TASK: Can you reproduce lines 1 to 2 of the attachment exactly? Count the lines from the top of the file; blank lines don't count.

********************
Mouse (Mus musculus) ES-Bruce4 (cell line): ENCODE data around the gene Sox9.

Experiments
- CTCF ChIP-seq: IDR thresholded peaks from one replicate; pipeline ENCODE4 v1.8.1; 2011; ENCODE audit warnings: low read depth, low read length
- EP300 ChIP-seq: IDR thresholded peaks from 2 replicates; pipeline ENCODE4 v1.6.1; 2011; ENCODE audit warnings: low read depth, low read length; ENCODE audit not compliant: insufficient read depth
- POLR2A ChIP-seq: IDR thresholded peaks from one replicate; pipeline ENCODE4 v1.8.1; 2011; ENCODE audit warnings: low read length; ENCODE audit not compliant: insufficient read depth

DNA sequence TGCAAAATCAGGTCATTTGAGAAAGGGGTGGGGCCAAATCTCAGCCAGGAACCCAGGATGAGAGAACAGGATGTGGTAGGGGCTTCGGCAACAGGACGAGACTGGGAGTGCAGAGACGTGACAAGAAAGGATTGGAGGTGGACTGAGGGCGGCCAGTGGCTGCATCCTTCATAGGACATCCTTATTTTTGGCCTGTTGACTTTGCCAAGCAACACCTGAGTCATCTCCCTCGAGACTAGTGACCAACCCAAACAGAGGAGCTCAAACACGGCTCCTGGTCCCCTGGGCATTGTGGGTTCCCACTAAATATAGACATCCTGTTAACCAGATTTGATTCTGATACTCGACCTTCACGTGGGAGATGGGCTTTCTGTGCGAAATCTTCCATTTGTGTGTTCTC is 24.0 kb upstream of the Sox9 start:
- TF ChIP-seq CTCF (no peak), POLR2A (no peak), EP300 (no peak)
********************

Mouse (Mus musculus) ES-Bruce4 (cell line): ENCODE data around the gene Sox9.

Experiments